Four of Jupiter’s largest moons – the Galilean moons – are about the size Earth’s moon or larger. With ice-covered oceans, sulfur-spewing volcanoes, magnetospheres and surfaces covered with traces of geological activity, these moons are fascinating worlds in their own right. Three of these moons may even have internal liquid-water oceans.
Other giant planets orbiting other stars may have similar kinds of moons, and because those moons may harbor life – or at least boast environments friendly to life – they’re important places to explore.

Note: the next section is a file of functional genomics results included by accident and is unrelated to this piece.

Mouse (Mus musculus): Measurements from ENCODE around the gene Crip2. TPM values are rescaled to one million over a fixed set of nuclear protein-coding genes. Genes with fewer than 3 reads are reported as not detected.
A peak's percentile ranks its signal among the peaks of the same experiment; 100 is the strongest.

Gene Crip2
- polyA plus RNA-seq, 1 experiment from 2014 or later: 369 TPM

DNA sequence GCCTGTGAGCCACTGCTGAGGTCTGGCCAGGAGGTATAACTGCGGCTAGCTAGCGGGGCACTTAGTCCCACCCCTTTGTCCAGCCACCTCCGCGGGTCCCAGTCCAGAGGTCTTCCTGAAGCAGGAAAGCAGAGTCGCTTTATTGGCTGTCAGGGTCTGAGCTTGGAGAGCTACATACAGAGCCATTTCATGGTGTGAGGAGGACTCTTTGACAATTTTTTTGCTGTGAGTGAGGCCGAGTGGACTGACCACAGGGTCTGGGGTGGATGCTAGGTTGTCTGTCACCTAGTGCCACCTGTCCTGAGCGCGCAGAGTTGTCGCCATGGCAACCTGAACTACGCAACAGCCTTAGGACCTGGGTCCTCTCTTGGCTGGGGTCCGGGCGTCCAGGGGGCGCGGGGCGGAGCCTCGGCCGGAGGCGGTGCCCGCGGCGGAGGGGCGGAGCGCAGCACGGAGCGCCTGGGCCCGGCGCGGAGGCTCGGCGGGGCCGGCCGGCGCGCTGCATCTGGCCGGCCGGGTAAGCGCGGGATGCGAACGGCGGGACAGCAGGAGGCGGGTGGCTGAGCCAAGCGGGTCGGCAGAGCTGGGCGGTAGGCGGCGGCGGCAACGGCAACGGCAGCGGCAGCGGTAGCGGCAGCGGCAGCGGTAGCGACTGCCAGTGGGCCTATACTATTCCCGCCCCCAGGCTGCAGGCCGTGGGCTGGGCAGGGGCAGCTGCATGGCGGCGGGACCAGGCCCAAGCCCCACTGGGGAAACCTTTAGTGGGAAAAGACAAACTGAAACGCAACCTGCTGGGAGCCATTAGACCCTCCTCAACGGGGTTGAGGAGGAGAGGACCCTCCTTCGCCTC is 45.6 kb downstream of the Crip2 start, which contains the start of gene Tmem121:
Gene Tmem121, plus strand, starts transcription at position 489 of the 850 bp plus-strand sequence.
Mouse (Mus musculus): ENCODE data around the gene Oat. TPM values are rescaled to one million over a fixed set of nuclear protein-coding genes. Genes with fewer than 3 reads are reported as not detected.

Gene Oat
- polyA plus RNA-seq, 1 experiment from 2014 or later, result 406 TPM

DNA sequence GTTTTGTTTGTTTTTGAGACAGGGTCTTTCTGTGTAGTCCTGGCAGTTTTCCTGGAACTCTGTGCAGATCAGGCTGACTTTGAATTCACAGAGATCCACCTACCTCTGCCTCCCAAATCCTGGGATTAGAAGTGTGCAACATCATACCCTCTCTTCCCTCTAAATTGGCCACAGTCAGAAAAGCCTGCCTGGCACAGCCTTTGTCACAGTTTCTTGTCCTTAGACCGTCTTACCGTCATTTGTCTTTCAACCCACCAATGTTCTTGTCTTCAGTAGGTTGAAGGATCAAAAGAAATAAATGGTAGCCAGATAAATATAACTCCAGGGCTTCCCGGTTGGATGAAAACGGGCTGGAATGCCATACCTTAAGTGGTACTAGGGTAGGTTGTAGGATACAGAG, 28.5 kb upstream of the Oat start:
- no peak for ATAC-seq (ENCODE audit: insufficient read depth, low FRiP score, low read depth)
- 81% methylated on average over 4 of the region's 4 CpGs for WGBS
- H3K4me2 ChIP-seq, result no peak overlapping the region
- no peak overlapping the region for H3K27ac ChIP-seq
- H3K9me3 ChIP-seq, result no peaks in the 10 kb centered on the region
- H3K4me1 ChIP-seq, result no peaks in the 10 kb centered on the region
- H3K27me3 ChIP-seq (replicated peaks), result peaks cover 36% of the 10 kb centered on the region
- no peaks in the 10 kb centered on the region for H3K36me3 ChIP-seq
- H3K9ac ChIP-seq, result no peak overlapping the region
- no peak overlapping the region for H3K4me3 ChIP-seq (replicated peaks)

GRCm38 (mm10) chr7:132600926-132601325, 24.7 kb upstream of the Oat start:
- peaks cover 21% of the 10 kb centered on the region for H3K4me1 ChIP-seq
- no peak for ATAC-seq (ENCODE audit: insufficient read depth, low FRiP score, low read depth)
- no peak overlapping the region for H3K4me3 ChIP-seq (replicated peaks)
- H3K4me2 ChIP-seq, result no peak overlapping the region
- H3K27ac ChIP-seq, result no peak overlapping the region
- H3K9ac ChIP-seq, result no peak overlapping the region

Although Juno’s mission is to explore Jupiter itself, it will also study how the moons influence the planet and its magnetosphere. For example, the gravity of the Galilean moons alters Jupiter’s shape in subtle ways. The planet’s magnetic field also sweeps up particles that are ejected from the moons’ surfaces, filling the magnetosphere.
Dotted with erupting volcanoes, Io is the most geologically active moon in the solar system.
Below Europa’s icy surface may be a liquid ocean – a possible environment for life.
As the largest moon in the solar system, Ganymede is also the only one with its own magnetic field.
Almost as big as Mercury, Callisto is one of the most cratered surfaces in the Jovian system.